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Behind the Sun

4.7 out of 5 stars 126 customer reviews

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Audio CD, August 1, 2000
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Editorial Reviews

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For some, outfits like producer Nick Bracegirdle's Chicane are not easy to swallow. Isolating the more jubilant properties of trance, the beat is a light bounce, levitating above club-dance brainlessness, sounding like a house music hybrid meant for sparkling sunshine instead of dark and sweaty warehouses. They exist in an idealized, pseudo-enlightened fairy tale filled with bright colors and youthful beauty. But that's not the problem. What rankles purists and picky fans is the audacity with which these "techno" artists go after the unconverted common folk, dragging electronic music out of its druggy, "in-crowd" pretensions. Bracegirdle and contemporaries like Olive, Sneaker Pimps, and BT (the last, most noticeably on his Movement in Still Life) are waging a turf war on the boundaries between techno and pop music, each using different tactics and borrowing from different sources. Chicane throws out an especially cutting salvo in the battle here, and it's a doozy. None other than Bryan Adams lends his raspy tenor to the subtle grooves and euphoric dreaminess of "Don't Give Up." It's one thing for Liam Gallagher to lend his pipes to a Chemical Brothers track, or for BT to tap Tori Amos for the ubiquitous club hit "Blue Skies," but Bryan Adams? Is this heresy? Or an ingenious use of vocal color that yields an incredibly hummable dance anthem? Maybe it's best not to analyze What It All Means. Just sit back and enjoy the summery grooves, trusting these ongoing musical inspirations to become whatever they need to be. --Matthew Cooke
  • Sample this album Artist - Artist (Sample)
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Product Details

  • Audio CD (August 1, 2000)
  • Original Release Date: August 1, 2000
  • Number of Discs: 1
  • Label: Sony
  • ASIN: B00004UARG
  • Average Customer Review: 4.7 out of 5 stars  See all reviews (126 customer reviews)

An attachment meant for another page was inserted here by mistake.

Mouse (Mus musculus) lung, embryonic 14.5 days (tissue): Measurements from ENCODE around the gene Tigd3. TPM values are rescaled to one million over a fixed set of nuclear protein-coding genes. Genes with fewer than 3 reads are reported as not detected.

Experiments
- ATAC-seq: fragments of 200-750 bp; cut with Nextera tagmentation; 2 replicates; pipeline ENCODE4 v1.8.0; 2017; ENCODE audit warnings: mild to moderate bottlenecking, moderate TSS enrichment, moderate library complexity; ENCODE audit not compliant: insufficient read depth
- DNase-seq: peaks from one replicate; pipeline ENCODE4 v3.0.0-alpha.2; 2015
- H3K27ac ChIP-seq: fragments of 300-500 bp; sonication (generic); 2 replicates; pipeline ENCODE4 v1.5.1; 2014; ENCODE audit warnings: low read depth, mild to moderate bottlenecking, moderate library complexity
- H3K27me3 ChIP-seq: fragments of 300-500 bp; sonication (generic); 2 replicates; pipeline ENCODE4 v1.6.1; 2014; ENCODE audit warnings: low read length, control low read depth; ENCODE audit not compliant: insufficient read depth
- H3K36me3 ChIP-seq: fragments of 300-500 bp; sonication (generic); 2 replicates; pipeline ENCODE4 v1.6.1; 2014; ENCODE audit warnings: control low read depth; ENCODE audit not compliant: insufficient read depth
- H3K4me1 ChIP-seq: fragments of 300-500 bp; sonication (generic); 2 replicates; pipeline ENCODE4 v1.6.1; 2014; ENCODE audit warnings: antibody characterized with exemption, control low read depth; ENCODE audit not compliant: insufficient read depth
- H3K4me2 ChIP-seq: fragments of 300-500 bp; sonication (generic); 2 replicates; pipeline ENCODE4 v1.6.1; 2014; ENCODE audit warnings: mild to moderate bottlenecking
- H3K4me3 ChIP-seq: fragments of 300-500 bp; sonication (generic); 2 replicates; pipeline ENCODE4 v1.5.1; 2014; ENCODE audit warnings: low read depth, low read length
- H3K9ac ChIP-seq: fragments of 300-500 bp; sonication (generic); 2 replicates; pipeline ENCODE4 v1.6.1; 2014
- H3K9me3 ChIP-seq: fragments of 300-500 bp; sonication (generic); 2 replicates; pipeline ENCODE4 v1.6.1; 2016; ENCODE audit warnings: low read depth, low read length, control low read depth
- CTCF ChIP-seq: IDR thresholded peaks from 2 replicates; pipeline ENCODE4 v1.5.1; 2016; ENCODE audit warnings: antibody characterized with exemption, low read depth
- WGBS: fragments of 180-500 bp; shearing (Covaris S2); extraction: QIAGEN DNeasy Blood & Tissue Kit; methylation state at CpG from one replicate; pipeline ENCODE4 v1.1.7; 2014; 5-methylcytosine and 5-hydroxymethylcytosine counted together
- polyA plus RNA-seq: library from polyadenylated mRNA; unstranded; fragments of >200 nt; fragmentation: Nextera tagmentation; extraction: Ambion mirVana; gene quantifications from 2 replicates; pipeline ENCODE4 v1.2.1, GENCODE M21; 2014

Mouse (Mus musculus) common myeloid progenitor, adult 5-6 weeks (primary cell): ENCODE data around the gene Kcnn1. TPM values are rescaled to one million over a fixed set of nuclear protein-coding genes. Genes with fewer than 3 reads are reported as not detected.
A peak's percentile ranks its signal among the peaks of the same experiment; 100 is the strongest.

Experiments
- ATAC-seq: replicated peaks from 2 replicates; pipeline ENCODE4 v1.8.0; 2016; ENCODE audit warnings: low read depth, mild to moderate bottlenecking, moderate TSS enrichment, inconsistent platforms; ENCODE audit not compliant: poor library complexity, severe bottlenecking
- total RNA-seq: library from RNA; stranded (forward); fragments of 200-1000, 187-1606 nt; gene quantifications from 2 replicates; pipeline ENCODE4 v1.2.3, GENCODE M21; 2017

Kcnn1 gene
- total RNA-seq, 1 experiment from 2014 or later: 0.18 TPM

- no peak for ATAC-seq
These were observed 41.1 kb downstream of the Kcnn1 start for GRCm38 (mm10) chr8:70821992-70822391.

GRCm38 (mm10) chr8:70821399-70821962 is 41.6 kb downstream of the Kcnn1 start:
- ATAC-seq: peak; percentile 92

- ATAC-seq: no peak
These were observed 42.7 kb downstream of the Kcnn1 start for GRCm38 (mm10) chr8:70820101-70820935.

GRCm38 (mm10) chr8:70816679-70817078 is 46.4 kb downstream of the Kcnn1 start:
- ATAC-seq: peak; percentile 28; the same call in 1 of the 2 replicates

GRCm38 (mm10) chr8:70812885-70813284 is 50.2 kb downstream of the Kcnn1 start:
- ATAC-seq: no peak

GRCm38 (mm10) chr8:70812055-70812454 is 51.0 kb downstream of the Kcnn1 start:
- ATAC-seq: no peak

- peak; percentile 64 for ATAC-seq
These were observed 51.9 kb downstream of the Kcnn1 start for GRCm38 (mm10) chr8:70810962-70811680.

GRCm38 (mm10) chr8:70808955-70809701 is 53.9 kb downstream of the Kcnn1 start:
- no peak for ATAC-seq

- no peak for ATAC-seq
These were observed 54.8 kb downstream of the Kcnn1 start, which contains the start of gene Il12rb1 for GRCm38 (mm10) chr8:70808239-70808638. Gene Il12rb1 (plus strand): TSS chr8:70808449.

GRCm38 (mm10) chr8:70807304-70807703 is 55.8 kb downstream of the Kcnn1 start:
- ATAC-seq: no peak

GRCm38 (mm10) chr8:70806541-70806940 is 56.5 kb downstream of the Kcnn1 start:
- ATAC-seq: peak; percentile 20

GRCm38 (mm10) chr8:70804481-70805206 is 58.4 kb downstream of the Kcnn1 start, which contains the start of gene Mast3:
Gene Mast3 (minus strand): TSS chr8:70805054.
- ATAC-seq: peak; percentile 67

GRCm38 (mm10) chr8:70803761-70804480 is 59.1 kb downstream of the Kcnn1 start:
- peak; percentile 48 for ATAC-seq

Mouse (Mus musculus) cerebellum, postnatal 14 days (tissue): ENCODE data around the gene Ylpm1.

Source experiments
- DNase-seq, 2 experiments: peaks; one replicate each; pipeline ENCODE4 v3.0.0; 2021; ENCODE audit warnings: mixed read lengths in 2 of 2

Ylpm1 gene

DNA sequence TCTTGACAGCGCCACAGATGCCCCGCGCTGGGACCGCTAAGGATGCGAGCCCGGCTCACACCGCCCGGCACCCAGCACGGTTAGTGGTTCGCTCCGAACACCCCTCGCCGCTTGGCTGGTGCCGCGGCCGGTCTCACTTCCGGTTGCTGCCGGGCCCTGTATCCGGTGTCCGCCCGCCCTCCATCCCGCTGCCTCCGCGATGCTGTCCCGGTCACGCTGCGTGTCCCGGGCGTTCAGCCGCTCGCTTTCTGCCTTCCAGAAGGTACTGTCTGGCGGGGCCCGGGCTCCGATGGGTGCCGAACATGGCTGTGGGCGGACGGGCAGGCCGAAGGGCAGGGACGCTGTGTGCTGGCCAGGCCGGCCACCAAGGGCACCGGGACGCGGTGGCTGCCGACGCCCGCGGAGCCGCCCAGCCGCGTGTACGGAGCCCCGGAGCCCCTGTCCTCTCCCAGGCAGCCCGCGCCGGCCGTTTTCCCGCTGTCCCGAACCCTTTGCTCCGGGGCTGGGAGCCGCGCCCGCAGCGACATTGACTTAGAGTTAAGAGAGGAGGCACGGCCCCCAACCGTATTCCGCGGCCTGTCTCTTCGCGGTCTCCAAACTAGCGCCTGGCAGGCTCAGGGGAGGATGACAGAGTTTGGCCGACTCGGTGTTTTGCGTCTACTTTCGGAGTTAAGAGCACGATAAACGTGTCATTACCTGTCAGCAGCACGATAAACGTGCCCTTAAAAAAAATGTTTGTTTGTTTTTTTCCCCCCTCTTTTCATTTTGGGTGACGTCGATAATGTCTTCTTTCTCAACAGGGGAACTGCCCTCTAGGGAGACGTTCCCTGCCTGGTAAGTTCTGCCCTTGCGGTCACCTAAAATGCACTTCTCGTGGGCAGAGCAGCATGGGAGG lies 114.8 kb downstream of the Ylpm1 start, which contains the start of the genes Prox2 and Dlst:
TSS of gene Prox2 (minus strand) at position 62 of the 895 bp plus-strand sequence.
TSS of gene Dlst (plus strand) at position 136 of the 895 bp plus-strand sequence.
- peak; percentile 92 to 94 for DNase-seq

• Amazon Best Sellers Rank: #140,833 in Music (See Top 100 in Music)

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Customer Reviews

Top Customer Reviews

Format: Audio CD
'Behind The Sun' will open your eyes and possibly your heart. As an avid listener who takes his music seriously and without admonishment, I was lucky to have came upon this particular album which made my inside flourish with delight as each track played.
'Behind The Sun' begins with "Overture," a relaxing introduction of what is to come, with an epic feel, including cinematic strings, deep bass lines and ocean waters crashing, blending into "Low Sun," continuing the vibe with lower key piano melodies, bongo drums, flutes, and a warm atmosphere, placing you in the environment of a comfortable, relaxing crowd at the sunset beachside, calm waters rolling.
A downtempo track, "No Ordinary Morning," is nothing short of a beautiful melody, vocals provided by Tracy Ackerman, accentuating such a beautiful flourish of artistic resplendence. It leaves you mesmerized as time passes us by, our foolishness of not noting its splendor and leaving us to wish that we could, indeed, turn back time.
"Saltwater (Original Mix)" births as a progressive trance/house anthem featuring the soothing vocals of Maire Brennan. Also included in this mix is an adaptation of the song "The Theme From Harry's Game" taken from the Clannad album "Magical Ring." This eloquent song is mixed brilliantly by Nick Bracgirdle (AKA Chicane). "Saltwater (Original Mix)" put myself in a wonder of the world progressing and our striving efforts to keep up. The cheering at the end explains it perfectly.
'Behind The Sun' takes a more powerful measure to its perfection as "Halcyon" is introduced. Powerful, deep beats with trance elements. "Halcyon" easily stands out as the best uptempo track of the album.